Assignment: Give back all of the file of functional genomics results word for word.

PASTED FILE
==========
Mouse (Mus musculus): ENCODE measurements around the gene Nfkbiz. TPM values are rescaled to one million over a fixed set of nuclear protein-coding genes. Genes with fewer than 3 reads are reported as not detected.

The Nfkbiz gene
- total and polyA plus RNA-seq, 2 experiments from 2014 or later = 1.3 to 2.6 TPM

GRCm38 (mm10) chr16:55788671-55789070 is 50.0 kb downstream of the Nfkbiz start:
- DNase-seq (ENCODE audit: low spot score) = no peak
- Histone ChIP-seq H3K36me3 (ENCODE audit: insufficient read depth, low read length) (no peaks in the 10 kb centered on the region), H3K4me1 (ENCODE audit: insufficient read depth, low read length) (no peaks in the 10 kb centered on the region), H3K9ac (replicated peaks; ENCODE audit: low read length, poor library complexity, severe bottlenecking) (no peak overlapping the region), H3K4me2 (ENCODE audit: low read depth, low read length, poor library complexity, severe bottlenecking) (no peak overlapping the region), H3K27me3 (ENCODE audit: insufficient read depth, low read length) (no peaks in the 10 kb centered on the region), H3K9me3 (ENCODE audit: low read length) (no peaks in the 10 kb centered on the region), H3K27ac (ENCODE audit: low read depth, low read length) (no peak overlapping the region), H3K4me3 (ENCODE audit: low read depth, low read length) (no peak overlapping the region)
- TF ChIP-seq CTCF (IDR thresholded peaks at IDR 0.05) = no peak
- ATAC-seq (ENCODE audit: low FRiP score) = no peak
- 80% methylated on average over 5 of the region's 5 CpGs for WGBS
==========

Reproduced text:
Mouse (Mus musculus): ENCODE measurements around the gene Nfkbiz. TPM values are rescaled to one million over a fixed set of nuclear protein-coding genes. Genes with fewer than 3 reads are reported as not detected.

The Nfkbiz gene
- total and polyA plus RNA-seq, 2 experiments from 2014 or later = 1.3 to 2.6 TPM

GRCm38 (mm10) chr16:55788671-55789070 is 50.0 kb downstream of the Nfkbiz start:
- DNase-seq (ENCODE audit: low spot score) = no peak
- Histone ChIP-seq H3K36me3 (ENCODE audit: insufficient read depth, low read length) (no peaks in the 10 kb centered on the region), H3K4me1 (ENCODE audit: insufficient read depth, low read length) (no peaks in the 10 kb centered on the region), H3K9ac (replicated peaks; ENCODE audit: low read length, poor library complexity, severe bottlenecking) (no peak overlapping the region), H3K4me2 (ENCODE audit: low read depth, low read length, poor library complexity, severe bottlenecking) (no peak overlapping the region), H3K27me3 (ENCODE audit: insufficient read depth, low read length) (no peaks in the 10 kb centered on the region), H3K9me3 (ENCODE audit: low read length) (no peaks in the 10 kb centered on the region), H3K27ac (ENCODE audit: low read depth, low read length) (no peak overlapping the region), H3K4me3 (ENCODE audit: low read depth, low read length) (no peak overlapping the region)
- TF ChIP-seq CTCF (IDR thresholded peaks at IDR 0.05) = no peak
- ATAC-seq (ENCODE audit: low FRiP score) = no peak
- 80% methylated on average over 5 of the region's 5 CpGs for WGBS